The world held its breath on Tuesday afternoon when news reports came out of Poland that a missile had exploded in a village called Przewodów a few miles inside the the country’s border with Ukraine, killing two farmers. Could this be the moment that everyone has feared since the war began in February? For a time it appeared that this was a crisis that could spark escalation of the conflict beyond Ukraine’s borders into a Nato country, pulling the alliance inexorably into war with Russia and all that would entail.
It’s still not entirely clear how the missile was fired into Poland. All sides agree that the missile appears to have been a Russian-made S-300, a Soviet-era missile used by both Russia and Ukraine and designed for shooting down aircraft, drones and incoming cruise and ballistic missiles.
Examination of the missile’s trajectory made it clear the missile hadn’t been fired from Russia. There’s a growing consensus that it was most likely fired by Ukraine in self-defence against Russia’s massive missile bombardment, which Moscow declared had targeted military installations and energy infrastructure and had come no closer to the Polish border than 35km (22 miles).
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But, as Nato expert Kenton White of the University of Reading writes, the fault-line that runs across Ukraine’s borders with Poland, Slovakia, Hungary, Moldova and Romania – all Nato members – give these accidents an added sense of danger. Article 5 of the Nato treaty enshrines the principle of collective defence whereby an attack on one member is viewed as an attack on all members.
White believes that, while desperate not to allow this conflict to escalate into an intercontinental war, the alliance is bound to react by increasing its assistance – military and otherwise – to Kyiv.
Article 5 has only been invoked once in Nato’s history: after the terrorist attacks in New York on September 11 2001. This led to the Nato-led mission in Afghanistan. Many analysts believed Poland would be more likely to invoke article 4 of the Nato treaty, which enjoins members to come together to consult “whenever, in the opinion of any of them, the territorial integrity, political independence or security of any of the parties is threatened”. But that seems unlikely now.
John Deni, an expert in security affairs – particularly in Nato – from the American University School of International Service, discusses the two Nato articles and how they apply to this crisis.
The most important thing Kyiv is looking for, of course, is more military aid from Nato and the west. State-of-the-art western defence systems and other weapons have given Ukraine the edge on the battlefield. But, as Ukraine’s president, Volodymyr Zelensky, never tires of reminding us, his country’s stocks of this equipment constantly need to be replenished.
Christoph Bluth, an international security expert from the University of Bradford, looks at Zelensky’s shopping list.
On the diplomatic circuit
Zelensky, as is his wont, delivered this message by video link at the G20 summit in Bali this week. It was a curious summit, bringing together the Chinese president, Xi Jinping, and the US president, Joe Biden – who would have been feeling pretty chipper after his party’s surprisingly good performance in the US midterms. Russia was represented by foreign minister Sergei Lavrov, who apparently chose to sit out Zelensky’s message at his hotel.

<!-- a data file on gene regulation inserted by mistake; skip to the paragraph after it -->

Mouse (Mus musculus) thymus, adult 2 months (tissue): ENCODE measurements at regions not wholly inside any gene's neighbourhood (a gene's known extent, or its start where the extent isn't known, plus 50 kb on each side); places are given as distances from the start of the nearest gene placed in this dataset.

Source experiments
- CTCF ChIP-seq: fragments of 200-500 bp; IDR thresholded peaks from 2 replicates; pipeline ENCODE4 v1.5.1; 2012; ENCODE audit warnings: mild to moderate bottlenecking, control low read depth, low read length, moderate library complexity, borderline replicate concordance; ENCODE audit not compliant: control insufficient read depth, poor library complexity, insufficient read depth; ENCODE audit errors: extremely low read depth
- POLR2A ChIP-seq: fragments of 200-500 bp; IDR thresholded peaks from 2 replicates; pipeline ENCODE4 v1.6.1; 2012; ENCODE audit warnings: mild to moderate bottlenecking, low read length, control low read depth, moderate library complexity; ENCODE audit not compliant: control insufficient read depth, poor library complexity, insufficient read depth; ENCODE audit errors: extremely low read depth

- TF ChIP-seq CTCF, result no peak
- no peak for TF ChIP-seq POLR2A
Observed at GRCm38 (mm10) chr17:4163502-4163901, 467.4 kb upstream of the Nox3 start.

Of course, Ukraine was high on the G20 agenda. But for a while all eyes were on Xi and Biden, who had their first face-to-face meeting in five years on the sidelines of the summit and emerged to deliver their respective messages. Happily for the rest of the world, the pair agreed that nuclear war was out of the question and, in an aside that would have given Vladimir Putin heartburn, Xi emphasised the need to respect countries’ sovereignty and territorial integrity. Birmingham University’s Stefan Wolff was watching the proceedings.
One of the concerns about the US midterms was that if the Republicans took control of both the House of Representatives and the Senate, this could affect Biden’s ability to sign off on continuing massive military and humanitarian aid packages for Ukraine.
Indeed, hard-right Trumpist congresswoman, Marjorie Taylor Greene, had promised that “not another penny [would] go to Ukraine” if that was the case. But Dafydd Townley, a teaching fellow in international security at the University of Portsmouth, believes that the poor performance of Donald Trump’s congressional proxies means that this is now unlikely to happen.
Elsewhere on the diplomatic circuit, Russia has announced plans to begin direct flights to Turkish-occupied northern Cyprus, a state recognised only by Turkey. Ross Bennett-Cook, a Turkey expert at the University of Westminster, and Bradford University’s Christopher Bluth, look at Ankara’s increasingly friendly relationship with Russia and the tensions between Turkey – a Nato member – and the rest of the alliance.
Rave and rebuild
Finally, after nearly nine grim months of war, Ukraine’s rave scene appears to be dusting itself off and getting a groove on once again. A group of young activists has launched Repair Together, a movement that is committed to rebuilding some of Ukraine’s public entertainment spaces while dancing to their favourite DJs.
Clare M. Cooper, a lecturer in design at the University of Sydney who is passionate about both music and activism, brings us the story – which has a refreshing spin on the idea of whistling while you work.
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